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Andromeda Galaxy by Dave Rowe (space.com)
Photo by Dave Rowe

M A Y  2 0 0 2   S K Y W A T C H

Five Planets Travel the Western Skies
by Maya del Mar

In my travel advisory I suggest that people stay home this May. Now I add, stay home and watch the evening sky! The huge planetary convention this May is a clue about how portentous these times are.

The great grouping of planets which we can see now after dark in the western sky is the most spectacular we’ve seen for many years, and won’t see again until sometime after 2020. And wonder of wonders, now we see them in the evening in May, when it’s easy, convenient, and comfortable!

They move. That’s the thing about planets ("wanderers"). If we watch them on succeeding evenings, we can see the deliberate dance of the planets, the rhythm of the spheres in slow motion. As we watch them relate to one another, the planets come alive to us in a new way.

Begin your vigil one-half hour after sunset, as soon as it is dark enough for visibility, to catch all of the planets before they set below the horizon.

From up to down, we can see all the five visible planets. New Moon joins them on May 13-15, and we can watch Moon move rapidly up the ladder. (The planets set in the West due to Earth’s eastward rotation. In fact their motion—as seen from Earth—is eastward from day to day, as we can see by keeping a watch on them.)

Start with easy to spot Jupiter, very bright and fairly high. It’s been visible for months. Next find brilliant Venus, perhaps 2/3 of the way down to the horizon, and a bit to the right. Saturn, a bright gold, is just above Venus. Dull reddish Mars is very close to Saturn. (Remember that Mars-Saturn conjunction?) Mercury is below and to the right, showing faintly just above the horizon as it comes out of the twilight.

This is the trick—remembering to watch every evening. Watch Mars move up above Saturn, and watch Venus pass them both. See Mercury edge up towards Saturn, and stop and move down again as it turns retrograde in mid-month. (No Mercury-Saturn conjunction until early July.)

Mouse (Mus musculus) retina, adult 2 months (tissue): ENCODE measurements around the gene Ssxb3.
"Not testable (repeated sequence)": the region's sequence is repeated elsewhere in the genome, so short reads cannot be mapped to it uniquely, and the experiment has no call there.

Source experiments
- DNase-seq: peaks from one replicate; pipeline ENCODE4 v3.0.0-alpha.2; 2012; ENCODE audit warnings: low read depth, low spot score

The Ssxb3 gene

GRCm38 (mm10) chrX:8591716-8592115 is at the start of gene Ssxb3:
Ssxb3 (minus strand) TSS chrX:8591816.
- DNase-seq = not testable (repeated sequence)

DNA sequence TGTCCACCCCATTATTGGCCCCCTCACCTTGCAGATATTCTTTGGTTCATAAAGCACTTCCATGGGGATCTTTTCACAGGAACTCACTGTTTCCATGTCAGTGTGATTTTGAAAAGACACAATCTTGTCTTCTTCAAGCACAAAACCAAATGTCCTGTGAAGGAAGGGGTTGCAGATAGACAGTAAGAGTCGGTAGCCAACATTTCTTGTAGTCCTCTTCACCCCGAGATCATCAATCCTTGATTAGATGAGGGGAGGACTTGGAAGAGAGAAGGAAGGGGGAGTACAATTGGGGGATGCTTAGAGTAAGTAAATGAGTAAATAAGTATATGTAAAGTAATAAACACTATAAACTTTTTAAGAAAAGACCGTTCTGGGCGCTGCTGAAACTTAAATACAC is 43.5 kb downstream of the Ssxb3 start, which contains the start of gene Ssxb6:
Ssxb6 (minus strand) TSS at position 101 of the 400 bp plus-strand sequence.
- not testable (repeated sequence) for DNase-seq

From May 4-7, Saturn, Venus and Mars form a tight triangle, as Venus and Mars are climbing above Saturn. Just to the lower right lies Mercury, and just to the lower left lies red-orange Aldeberan, the brightest star in Taurus.

Aldeberan, said to impart energy and initiative, conjoins the U.S. Uranus. Now Mercury is pausing right there as it turns retrograde. This influence is very strong all during the middle two weeks in May. We can see it in the sky, on the one hand, and notice events which correspond with it on the other hand. We can all be astrologers, and learn about the Aldeberan-U.S. Uranus conjunction. (In my past observation, it tends to military action.)

On May 10 Venus and Mars are together. However, Venus appears so much bigger and brighter that it probably blots out Mars from visibility.

On May 13 all five planets are minimally separated. At the same time this is the first opportunity to see the New Moon just above the horizon, although binoculars are probably necessary to catch the slim delicate crescent. Earthshine can make it more visible.

The planets clearly show us their path, the path of the Ecliptic. We can easily picture how the Solar System moves along a path on a plane. And as we see Moon move up during mid-May, we can picture how it occults, or eclipses, each of these planets as it moves along the Ecliptic.

Planetary occultations are not that common, and the crowd of them now emphasizes the importance of Gemini. They are visible in selected locations. None of these is visible in the United States. Three of them (Vesta, too) are visible in the far north, and two of them in the South Pacific. The eclipse of Saturn on May 14 is visible in the British Isles and part of Scandinavia

By May 15, Moon is midway between Venus and Jupiter. During the day it crosses Jupiter, and by the night of May 16 is above, or to the east, of Jupiter.

Venus and Mars continue to move up towards Jupiter, and early next month we can watch Venus conjoin it.

Earthshine is another special phenomenon of May. Earthshine is the Moon faintly lit by sunlight reflected from earth. It is visible as a ghostly Moon close to the horizon either just before sunrise or just after sunset, when the Moon is close to the Sun.

Earthshine is most intense during April and May. Look for it low in the west on May 14, just after sunset. You should see a thin crescent Moon hanging low on the western horizon. The bright glow of earthshine gives a ghostly radiance to the whole moon, and this is sometimes called "the old Moon in the New Moon’s arms." It may also be visible May 15.

I’ve seen Earthshine just before sunrise, when the old Moon rose just before the sun. I didn’t know then what it was. But I do know that it was an unforgettable sight, a special peek at the universe to see some of the mystery of the Moon come alive.

Watching May’s planets move through the sky is truly a once-in-a-lifetime experience. Don’t miss it!

Back to current issue

May 2002
Table of Contents
May 2002 Home
Taurus, Juno and Terrorism
Crystal's Sag Full Moon Meditation: Use the Power of Praise to Heal and Prosper
Daily Success Guide
May 1 through 31
General Astrological Influences for May 2002
General Sun Signs,
May 2002
Moon Report
Retrograde Watch—Neptune and Mercury
Sissy Blue: The Vertex
May Skywatch
Goddess of the Month: Inanna
Book Review:
The New Nuclear Danger
Maya's Astrology Favorites: Nicholas de Vore
Sign of the Month: Taurus Learn about your sign in Maya's Sun Sign Archives

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